Wetenschap - 4 oktober 2017

Biological clock: from Nobel Prize to glasshouse plants

Albert Sikkema

The Nobel Prize in Physiology or Medicine has been awarded this week jointly to three American researchers who have elucidated the working of the biological clock. Plant physiologist Sander van der Krol teaches Wageningen students on this subject and uses knowledge of the clock to regulate the growth of plants in glasshouses.


The American researchers Jeffrey C. Hall, Michael Rosbash and Michael W. Young were able to isolate a gene in fruit flies that regulates the body’s rhythm of day. But it’s a bit more complex than that, explains Van der Krol. ‘They have unravelled the mechanism of the biological clock in plants and animals. Thanks to their research into the fruit fly’s biological clock, we now also understand how that clock works in other organisms. They were the first to find a gene that forms part of the clock, and they have discovered a feedback mechanism in which this gene inhibits its own synthesis. Upon further investigation, they also found steps that delayed this feedback mechanism. These delays in the feedback are necessary to achieve a 24-hours cycle. In this, they have mapped the structure of the biological clock for all organisms.’

Jet lag
Like humans, plants have a biological clock which reacts to light and temperature, teaches Van der Krol. ‘When our body’s rhythm is disrupted by jet lag, due to travelling to Australia for example, the light cycle realigns our biological clock. The Nobel Prize laureates have set the foundation of knowledge about the way environmental factors influence the biological clock.’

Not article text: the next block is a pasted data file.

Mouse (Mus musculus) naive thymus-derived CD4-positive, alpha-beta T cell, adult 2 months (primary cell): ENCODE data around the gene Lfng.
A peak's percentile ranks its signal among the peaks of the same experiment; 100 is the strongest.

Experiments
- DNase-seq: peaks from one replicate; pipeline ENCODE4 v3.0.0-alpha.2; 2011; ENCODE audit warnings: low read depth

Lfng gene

Van der Krol recently finished a research project with 35 horticultural farms in which he demonstrated how disrupting the clock of plants in glasshouses can allow for control of their growth. The aim is to keep plants compact. A compact plant not only looks better, but is also easier to transport, as more plants can be stored per square metre of a truck.

Immune systeme
In the follow-up project, Van der Krol uses this knowledge to find new combinations of light and temperature that will lead to more efficient methods of keeping the glasshouse plants compact. ‘Meanwhile, we are also learning how the plants choose between investing in growth or their immune system through the clock. This means that we might also be able to improve the immunity of plants by influencing their biological clock.’ The best part of these treatments is that the effects are temporary and the plants go back to their normal patterns afterwards.

This week, Van der Krol will be lecturing on the biological clock in plants and animals as part of the Ecofysiologie course. He uses movies that beautifully explain the research of the Nobel Prize laureates. Coincidentally, Van der Krol knows Michael Young, as he worked at Rockefeller University for four years, where Young is a professor. This is also the university where the research into the biological clock in plants had started years ago.

He fully agrees with the choice to award them the Nobel Prize. ‘They have found a fundamental mechanism that is of great importance for medicine, biology, ecology and agriculture.’